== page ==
Four Days In Cappadocia.


So Much To Do……..

Day 20
20th December 2016
We drove from Aksaray to Göreme that day, going along the winding and bendy road. Since it had snowed the night before, there was lots of snow about. It was a short drive. And when we arrived we checked into the cave hotel and unpacked before going for a walk around the town of Goreme.

Day 21
21th December 2016

Since we had never been to the Cappadocia area, today we planned to go on a tour around the Northern part of the region. We booked a tour, met the lovely, professional tour guide and climbed into the bus.

So, we started the day at the Cavusin town. The Cavusin is one of the oldest settlements. Furthermore, it is known that the monks used this place for a long time as a retreat during the time of the Seljuk and Ottoman periods.
By the beginning of 20th century, the village had a composed population with many Christian Orthodox families. The houses were actively used up until 1924 when the population exchange happened between Greeks and Turks. All the Christian citizens from this village and all over Turkey had to leave their country to return to Greece as well as all the Turkish Muslim citizens in Greece having to move out from Greece to return to Turkey because of the same population exchange.


According to the officials, about 1.2 million Christians left Turkey while about 600.000 people came from Greece. The people coming from Greece were accommodated in the empty houses of the Greek villagers who had left.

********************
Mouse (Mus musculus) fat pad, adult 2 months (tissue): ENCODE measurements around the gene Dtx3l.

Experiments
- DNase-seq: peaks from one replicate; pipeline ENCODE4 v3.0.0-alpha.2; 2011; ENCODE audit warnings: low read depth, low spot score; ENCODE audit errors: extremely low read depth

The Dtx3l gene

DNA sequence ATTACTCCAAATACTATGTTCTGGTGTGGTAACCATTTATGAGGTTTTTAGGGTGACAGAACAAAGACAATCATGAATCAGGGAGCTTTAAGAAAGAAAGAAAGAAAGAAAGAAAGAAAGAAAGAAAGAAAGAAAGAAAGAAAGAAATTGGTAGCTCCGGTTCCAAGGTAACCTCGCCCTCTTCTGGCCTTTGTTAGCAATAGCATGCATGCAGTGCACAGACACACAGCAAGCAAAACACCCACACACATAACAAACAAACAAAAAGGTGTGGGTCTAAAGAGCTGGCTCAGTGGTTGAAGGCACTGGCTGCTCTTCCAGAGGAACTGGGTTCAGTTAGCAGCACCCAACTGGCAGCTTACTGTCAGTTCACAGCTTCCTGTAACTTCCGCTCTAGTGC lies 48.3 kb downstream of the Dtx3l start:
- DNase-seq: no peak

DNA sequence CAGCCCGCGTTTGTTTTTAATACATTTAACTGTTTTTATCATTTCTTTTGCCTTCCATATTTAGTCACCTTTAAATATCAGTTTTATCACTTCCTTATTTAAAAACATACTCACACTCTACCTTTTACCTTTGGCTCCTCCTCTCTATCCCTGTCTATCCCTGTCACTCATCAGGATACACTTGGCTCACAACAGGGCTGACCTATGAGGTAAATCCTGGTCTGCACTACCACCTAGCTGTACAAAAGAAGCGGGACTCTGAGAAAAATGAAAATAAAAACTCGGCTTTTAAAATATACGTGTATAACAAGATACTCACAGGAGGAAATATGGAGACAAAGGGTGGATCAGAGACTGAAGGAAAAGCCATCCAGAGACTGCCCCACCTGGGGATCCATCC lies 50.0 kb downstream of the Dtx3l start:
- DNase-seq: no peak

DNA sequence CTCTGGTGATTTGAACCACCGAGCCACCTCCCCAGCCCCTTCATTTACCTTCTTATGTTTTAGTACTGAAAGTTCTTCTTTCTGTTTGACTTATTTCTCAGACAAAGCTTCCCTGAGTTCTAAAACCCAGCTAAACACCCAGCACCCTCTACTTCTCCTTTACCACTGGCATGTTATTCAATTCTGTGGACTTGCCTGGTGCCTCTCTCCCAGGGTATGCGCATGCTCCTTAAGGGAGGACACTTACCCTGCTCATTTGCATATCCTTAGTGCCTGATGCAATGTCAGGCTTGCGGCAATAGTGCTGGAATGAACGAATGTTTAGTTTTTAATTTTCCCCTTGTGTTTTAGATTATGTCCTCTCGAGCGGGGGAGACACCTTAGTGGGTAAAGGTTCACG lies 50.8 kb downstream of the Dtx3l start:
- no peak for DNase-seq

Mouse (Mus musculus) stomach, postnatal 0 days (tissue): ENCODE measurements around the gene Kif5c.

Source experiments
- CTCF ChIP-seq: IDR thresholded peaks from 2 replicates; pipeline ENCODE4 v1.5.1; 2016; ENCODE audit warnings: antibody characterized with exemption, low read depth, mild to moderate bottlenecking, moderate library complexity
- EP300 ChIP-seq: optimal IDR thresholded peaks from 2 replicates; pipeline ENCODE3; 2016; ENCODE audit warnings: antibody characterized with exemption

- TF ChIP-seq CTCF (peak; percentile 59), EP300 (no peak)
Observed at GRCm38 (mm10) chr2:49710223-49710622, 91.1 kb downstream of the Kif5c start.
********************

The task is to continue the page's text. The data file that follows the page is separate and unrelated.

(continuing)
Goreme Open Air Museum is located in the Goreme Valley, it is considered the start of the monastery where the education system and between 4 and 13 centuries,it has hosted an intense monastic life.

After Exploring for an hour or so examining living conditions, churches and communal areas, we went back to the bus to drive to a local pottery and ceramic factory in Avanos, where many people visit each there is a museum as well as a demonstration area. It’s very interesting and well worth a visit.

We then had lunch in Avanos. The last two sights to see were the fairy Chimneys, but before going to see that, we went to a local wine company, and we sampled and bought some lovely locally produced wines.

The fairy chimneys are very impressive they are incredible and they are everywhere.

Day 22

22nd December 2016.

Winter is one of the best seasons to travel to Turkey.  With its beautiful mountains, wonderful cities, and with it’s all year round activities, there is a great sense of excitement in most places.  Today’s plan was to visit the interesting and almost unknown hidden church, it’s called the El Nazar Church, which is situated in El Nazar valley.  The church dates back to the end of the 10th century.

Walking towards the Open Air Museum, the church is on the first right hand turn off. From the turn of, there is a  5-10 minute walk on a quiet and tranquil path, that passes through lovely snowy fields, tress of mistletoe, and many stray dogs, which linger outside there kennels, barking and howling at us.

Despite the racket coming from the stray dogs, The walk is lovely, quiet, and generally not crowded, and Asena and Vodka loved running and bounding through the snow.

The views can be pretty gorgeous as the walk is through volcanic rock, trees, and scrubby vineyards, and much of it overlooks the El Nazar valley, where the Goreme open air museum is located.  Frescoes in these rock churches were very important in the days they were created. Most people couldn’t read so one way to pass on biblical stories was through pictures. The ones at El Nazar depict various scenes including the Annunciation, the Nativity, the raising of Lazarus, crucifixion, ascension, and several others.